Before going into full development work for the project, a proposal is required. A long, drawn out doctoral dissertation is not expected or desired. All that is necessary is a short description of the project idea. Show why a microcontroller would be good for this process, how this project is not a simple "switch", and how the microcontroller "thinks and takes decisions". Ideas for simulation are helpful, but not required. The purpose of this is to make sure that you are thinking about the project and doing some background development. In addition, progress reports like this are often useful to organize your thoughts. It will also help you develop the list of hardware necessary for your project. To ensure that you are thinking about the project ahead of time, the project proposal is worth 10% of the project grade. The project proposal, including the hardware list, should be emailed to the instructor by the deadline shown in the Schedule section of this document. It should be noted that that this date leaves you approximately one month to do the rest of the work. It should also be noted that labs are wrapping up at that time.

Project Presentation

Formal project presentations will be organized for each group in the lab on the date shown in the Schedule section of this document. PowerPoint or transparency presentations are permissible, but the former is encouraged. The presentation should be planned to last 20 min, including real-life demonstration in the lab and questions time. Consider that any topics related to your project, even remotely, can be asked by the instructor and the TA's. This includes both hardware and software components of the project, as well as utility, applicability, and commercialization.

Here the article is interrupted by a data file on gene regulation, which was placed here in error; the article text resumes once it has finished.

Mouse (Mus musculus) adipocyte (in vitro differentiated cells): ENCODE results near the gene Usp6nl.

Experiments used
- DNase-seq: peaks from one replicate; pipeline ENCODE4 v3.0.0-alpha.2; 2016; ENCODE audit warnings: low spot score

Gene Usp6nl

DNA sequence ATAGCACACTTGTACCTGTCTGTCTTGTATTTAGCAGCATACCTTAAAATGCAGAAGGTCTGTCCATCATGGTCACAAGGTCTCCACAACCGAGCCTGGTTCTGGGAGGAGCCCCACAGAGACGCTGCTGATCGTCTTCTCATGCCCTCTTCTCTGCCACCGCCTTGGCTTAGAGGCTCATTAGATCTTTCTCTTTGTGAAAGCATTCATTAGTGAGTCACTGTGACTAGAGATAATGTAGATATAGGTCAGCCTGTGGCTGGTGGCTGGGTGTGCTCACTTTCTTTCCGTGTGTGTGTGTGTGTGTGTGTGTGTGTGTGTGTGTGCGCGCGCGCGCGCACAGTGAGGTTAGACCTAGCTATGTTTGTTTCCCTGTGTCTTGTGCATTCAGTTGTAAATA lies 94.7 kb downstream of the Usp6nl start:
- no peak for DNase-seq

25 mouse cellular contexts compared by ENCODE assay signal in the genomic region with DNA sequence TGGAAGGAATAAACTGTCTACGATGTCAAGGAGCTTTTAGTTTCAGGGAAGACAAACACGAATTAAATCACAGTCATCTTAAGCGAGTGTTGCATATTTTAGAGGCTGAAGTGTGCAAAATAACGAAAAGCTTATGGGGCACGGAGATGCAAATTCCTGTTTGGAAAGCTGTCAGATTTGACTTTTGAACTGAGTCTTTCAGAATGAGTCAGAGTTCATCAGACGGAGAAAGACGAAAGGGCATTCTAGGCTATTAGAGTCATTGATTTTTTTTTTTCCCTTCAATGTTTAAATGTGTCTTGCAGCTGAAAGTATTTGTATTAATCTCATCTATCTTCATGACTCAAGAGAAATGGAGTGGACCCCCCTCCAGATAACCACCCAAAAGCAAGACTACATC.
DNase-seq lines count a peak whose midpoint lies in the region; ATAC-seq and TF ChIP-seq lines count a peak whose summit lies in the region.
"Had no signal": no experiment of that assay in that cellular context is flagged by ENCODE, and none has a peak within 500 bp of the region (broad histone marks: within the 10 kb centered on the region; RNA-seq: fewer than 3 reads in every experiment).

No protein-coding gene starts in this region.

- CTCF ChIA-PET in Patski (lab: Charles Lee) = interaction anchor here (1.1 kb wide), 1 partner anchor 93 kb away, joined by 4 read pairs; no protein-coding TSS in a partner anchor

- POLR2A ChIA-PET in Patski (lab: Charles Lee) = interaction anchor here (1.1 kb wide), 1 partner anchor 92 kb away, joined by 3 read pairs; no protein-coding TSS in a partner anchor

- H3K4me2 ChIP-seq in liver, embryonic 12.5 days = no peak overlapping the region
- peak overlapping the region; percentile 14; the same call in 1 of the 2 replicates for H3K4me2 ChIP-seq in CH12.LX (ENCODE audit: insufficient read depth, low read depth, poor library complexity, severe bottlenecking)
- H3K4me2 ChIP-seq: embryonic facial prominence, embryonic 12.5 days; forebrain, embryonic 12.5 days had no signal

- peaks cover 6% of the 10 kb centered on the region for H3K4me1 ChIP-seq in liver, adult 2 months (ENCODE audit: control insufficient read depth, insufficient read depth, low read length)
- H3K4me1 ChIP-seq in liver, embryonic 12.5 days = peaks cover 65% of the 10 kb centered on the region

Project Report

The Project Report should address everything involved in the project. This includes: circuit diagrams, software flowcharts, a relevant description of your program, the purpose of your project, and why microcontrollers are a good device for this process. These are all things that you should be developing through the course of the project. The preparation required for the project report should be minimal, provided you keep good notes during the project and perform it in an organized way. Examples of past project reports are available for your examination. They may be obtained from your TA. These reports must stay in the lab.


Answers to Frequently Asked Questions

Where do I get project ideas?

Look all around you. Microcontrollers touch each and every part of your life. Think about processes that you take for granted. Think about topics that may interest you personally, and extend the role of microcontrollers to that topic. Look at some of the suggested readings in the Class Syllabus. Talk with your TA. Talk with the Head TA or the Instructor.

Once I have an idea, what do I do?

Each group will probably approach their project differently, as each project has different goals and objectives. As such, writing one clear-cut approach to doing a Micro project is not an easy task. The following are guidelines to assist you:

1) List all tasks that need to be done. Many times, it is helpful to make more lists that are detailed, as the problem becomes better defined. This also helps to organize your thought processes and productivity by letting you know where you are in terms of the final project development.